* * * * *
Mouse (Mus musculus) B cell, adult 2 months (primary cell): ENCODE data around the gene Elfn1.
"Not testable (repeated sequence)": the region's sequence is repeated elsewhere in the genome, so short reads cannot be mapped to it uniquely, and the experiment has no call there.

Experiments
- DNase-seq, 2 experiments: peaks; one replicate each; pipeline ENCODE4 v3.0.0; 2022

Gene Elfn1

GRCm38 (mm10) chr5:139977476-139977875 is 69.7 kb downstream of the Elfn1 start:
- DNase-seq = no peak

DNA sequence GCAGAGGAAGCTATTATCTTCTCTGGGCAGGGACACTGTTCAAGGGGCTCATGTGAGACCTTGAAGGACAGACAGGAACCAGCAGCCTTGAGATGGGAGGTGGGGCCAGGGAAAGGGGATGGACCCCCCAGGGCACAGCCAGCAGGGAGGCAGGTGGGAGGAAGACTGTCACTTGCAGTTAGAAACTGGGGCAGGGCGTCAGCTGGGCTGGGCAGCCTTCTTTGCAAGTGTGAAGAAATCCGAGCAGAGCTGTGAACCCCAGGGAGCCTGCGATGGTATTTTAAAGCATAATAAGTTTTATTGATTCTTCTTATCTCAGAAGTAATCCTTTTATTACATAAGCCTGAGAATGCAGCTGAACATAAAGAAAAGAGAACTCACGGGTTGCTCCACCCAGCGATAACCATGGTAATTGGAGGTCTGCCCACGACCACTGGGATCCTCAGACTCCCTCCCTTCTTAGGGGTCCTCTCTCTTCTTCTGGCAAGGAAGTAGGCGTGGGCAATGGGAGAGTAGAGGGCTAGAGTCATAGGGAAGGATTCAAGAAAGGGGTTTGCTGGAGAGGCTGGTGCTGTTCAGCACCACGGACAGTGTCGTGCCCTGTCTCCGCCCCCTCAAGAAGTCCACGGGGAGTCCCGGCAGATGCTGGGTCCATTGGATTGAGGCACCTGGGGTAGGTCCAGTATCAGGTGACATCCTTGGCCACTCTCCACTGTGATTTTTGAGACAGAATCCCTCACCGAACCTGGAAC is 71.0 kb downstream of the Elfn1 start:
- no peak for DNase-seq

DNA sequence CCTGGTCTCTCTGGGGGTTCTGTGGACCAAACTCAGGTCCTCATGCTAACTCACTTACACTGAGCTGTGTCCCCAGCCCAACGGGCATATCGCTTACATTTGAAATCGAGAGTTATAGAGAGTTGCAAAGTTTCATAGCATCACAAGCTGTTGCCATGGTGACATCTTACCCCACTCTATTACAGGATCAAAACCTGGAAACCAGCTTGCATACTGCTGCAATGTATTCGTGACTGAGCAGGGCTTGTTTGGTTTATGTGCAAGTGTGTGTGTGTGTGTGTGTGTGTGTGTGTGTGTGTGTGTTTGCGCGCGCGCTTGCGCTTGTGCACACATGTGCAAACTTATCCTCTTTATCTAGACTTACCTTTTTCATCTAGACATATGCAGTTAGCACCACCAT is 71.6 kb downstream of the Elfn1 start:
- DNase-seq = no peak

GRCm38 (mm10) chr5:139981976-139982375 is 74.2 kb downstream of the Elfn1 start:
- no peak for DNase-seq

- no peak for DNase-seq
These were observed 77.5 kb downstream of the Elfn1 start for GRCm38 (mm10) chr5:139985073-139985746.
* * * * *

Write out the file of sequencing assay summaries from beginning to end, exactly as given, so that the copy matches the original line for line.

Mouse (Mus musculus) B cell, adult 2 months (primary cell): ENCODE data around the gene Elfn1.
"Not testable (repeated sequence)": the region's sequence is repeated elsewhere in the genome, so short reads cannot be mapped to it uniquely, and the experiment has no call there.

Experiments
- DNase-seq, 2 experiments: peaks; one replicate each; pipeline ENCODE4 v3.0.0; 2022

Gene Elfn1

GRCm38 (mm10) chr5:139977476-139977875 is 69.7 kb downstream of the Elfn1 start:
- DNase-seq = no peak

DNA sequence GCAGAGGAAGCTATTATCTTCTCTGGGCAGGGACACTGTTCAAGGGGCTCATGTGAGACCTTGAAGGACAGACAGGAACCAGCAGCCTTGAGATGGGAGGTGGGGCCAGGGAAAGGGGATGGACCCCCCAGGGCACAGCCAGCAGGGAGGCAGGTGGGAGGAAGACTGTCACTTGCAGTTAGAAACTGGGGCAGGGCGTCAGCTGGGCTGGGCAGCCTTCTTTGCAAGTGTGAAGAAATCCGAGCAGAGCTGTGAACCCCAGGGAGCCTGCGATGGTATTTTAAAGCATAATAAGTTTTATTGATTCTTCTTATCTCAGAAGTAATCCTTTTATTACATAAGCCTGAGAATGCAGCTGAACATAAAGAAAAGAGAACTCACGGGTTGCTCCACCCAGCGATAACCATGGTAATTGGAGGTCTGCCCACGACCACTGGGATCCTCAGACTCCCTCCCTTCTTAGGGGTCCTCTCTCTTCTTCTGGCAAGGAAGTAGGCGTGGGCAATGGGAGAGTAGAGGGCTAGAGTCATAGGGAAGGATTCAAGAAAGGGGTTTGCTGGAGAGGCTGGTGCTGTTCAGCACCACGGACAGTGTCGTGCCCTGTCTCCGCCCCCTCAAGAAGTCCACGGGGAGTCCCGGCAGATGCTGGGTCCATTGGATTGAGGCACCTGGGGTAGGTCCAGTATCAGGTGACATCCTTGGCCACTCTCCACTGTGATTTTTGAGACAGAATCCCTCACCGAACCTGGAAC is 71.0 kb downstream of the Elfn1 start:
- no peak for DNase-seq

DNA sequence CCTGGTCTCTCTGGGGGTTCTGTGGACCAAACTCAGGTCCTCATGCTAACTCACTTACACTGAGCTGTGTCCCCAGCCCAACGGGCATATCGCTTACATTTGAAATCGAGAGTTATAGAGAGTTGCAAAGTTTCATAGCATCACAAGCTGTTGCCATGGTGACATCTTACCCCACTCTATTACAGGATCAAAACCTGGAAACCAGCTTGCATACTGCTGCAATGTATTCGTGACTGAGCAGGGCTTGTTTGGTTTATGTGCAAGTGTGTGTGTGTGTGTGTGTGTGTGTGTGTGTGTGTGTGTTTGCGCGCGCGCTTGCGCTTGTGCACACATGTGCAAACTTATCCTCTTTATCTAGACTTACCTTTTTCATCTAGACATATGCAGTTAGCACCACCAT is 71.6 kb downstream of the Elfn1 start:
- DNase-seq = no peak

GRCm38 (mm10) chr5:139981976-139982375 is 74.2 kb downstream of the Elfn1 start:
- no peak for DNase-seq

- no peak for DNase-seq
These were observed 77.5 kb downstream of the Elfn1 start for GRCm38 (mm10) chr5:139985073-139985746.